3. Rangoon78 says:

    I long subscribed to  the hypotheses that nuking the Japs was for the benefit of the Soviets. 

    Here is the conclusion to an essay by Harvey  Wasserman that adds a twist:

    “So why August 6, and then August 9?
    First was a desire that the Japanese surrender BEFORE the Soviets could get there.
    Second was a desire to show Japan, the Soviets and the world that the US had this weapon, and was willing to use it.
    Third, and most plausible: $2 billion had been spent to develop these weapons.   Jimmy Byrnes, Truman’s Karl Rove of the day, warned that if they weren’t used, Congress and the American public would demand to know where all that money went.”
    http://thewe.cc/weplanet/news/asia/japan/nagasaki_completely_unjustified.htm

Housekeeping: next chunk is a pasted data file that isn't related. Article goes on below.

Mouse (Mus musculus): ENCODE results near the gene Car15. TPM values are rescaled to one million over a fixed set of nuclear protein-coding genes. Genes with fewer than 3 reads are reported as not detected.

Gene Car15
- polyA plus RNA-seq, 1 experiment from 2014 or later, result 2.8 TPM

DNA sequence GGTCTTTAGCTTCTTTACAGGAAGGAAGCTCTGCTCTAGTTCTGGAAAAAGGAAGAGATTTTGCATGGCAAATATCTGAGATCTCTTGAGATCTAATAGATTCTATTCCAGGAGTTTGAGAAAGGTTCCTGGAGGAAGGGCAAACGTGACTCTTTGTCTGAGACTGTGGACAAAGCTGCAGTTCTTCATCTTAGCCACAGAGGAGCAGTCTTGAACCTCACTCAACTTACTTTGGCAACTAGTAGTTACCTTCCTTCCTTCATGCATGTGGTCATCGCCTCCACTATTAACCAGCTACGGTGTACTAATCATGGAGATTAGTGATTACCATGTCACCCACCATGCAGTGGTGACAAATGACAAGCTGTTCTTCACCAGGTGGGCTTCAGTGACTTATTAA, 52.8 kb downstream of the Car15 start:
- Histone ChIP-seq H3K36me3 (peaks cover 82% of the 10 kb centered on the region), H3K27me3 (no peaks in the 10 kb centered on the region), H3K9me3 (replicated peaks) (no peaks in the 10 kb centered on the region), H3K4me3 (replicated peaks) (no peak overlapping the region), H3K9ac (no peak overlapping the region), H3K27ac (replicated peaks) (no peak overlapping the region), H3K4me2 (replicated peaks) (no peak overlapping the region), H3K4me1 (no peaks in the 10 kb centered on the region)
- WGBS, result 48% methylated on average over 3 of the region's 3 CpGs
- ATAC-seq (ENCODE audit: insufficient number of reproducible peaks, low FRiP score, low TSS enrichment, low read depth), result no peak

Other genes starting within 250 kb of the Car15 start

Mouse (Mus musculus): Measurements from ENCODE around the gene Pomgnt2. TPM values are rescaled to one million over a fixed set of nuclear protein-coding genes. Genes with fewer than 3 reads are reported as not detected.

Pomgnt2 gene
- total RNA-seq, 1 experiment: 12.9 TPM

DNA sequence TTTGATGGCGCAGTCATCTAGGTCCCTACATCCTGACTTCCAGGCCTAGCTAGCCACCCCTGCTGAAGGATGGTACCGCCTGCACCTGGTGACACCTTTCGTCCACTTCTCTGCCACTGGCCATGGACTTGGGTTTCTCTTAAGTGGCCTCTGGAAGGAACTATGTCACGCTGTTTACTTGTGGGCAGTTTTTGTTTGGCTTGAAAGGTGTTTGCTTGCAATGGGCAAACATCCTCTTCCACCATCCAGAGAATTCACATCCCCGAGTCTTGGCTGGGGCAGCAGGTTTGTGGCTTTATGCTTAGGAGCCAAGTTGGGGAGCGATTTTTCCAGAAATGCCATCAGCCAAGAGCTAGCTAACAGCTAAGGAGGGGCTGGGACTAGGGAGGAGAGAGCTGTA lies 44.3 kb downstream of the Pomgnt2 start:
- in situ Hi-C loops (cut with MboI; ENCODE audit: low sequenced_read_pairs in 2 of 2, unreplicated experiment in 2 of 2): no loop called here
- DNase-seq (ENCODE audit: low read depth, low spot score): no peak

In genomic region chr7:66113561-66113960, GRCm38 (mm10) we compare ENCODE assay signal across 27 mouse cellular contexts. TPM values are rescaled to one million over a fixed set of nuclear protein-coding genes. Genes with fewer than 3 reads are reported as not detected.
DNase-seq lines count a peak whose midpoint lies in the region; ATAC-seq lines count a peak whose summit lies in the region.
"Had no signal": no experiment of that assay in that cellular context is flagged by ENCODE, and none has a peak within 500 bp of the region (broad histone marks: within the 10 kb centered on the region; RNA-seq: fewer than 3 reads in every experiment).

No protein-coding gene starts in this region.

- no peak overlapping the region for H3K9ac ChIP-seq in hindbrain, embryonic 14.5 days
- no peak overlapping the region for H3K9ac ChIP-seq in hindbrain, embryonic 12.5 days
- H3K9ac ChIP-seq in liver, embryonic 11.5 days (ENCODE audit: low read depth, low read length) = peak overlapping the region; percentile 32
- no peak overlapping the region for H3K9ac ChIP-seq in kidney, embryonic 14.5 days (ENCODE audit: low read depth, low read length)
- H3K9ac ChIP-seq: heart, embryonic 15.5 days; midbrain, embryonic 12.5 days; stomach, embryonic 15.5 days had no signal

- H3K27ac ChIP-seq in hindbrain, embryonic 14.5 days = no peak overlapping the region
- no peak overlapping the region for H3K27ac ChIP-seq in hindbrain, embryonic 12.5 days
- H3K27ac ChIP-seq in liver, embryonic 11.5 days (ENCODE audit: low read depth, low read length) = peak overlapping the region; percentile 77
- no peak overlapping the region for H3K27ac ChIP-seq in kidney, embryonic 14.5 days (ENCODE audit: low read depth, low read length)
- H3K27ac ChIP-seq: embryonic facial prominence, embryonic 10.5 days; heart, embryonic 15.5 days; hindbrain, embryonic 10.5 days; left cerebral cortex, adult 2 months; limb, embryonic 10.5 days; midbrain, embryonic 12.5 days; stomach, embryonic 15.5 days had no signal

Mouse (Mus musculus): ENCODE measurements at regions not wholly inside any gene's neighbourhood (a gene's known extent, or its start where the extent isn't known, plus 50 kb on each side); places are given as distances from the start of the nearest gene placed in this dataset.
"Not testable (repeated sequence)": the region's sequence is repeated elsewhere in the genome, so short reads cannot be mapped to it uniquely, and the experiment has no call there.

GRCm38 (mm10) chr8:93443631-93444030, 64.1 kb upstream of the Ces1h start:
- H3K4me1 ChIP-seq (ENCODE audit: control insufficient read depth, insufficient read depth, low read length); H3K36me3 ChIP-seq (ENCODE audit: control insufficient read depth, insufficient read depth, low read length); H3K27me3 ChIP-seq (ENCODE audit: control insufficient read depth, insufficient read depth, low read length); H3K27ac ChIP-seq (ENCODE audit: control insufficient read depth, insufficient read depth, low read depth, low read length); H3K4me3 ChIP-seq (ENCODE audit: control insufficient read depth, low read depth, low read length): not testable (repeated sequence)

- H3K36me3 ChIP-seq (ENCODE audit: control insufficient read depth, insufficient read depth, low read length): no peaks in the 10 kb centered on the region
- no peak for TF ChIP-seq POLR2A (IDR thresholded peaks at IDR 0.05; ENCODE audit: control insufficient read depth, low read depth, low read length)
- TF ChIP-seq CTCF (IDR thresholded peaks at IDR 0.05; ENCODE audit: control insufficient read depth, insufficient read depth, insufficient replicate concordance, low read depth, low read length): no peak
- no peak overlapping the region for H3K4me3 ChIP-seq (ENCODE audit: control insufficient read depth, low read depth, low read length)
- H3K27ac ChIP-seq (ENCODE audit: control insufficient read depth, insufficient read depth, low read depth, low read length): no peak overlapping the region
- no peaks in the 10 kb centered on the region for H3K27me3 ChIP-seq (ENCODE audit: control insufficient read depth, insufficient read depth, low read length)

• Three Wickets says:

      But it didn’t keep the Soviets from going into Korea which was Japanese territory then, effectively splitting the country in two. Think MacArthur wanted to nuke the Soviets or maybe it was the Chinese to keep Korea unified, but Truman disagreed and fired him.

  4. Three Wickets says:

    Both Clint Eastwood movies on the subject were good. I found Letters from Iwo Jima bit more interesting.

  5. Rangoon78 says:

    I should have put quotes around the phrase “nuking the Japs.”
    I was trying to relate some of the Overt racism that prevailed then in US media toward our Asian Foes. Incinerating these creatures was an easy sell than it would have been for other (European) Axis peoples IMHO.

  6. HELENK says:

    it is still going on in Korea after so many years

    http://www.newsmax.com/Newsfront/Korea-war-games-attack/2012/02/19/id/429876

    how long until these two learn to live in peace???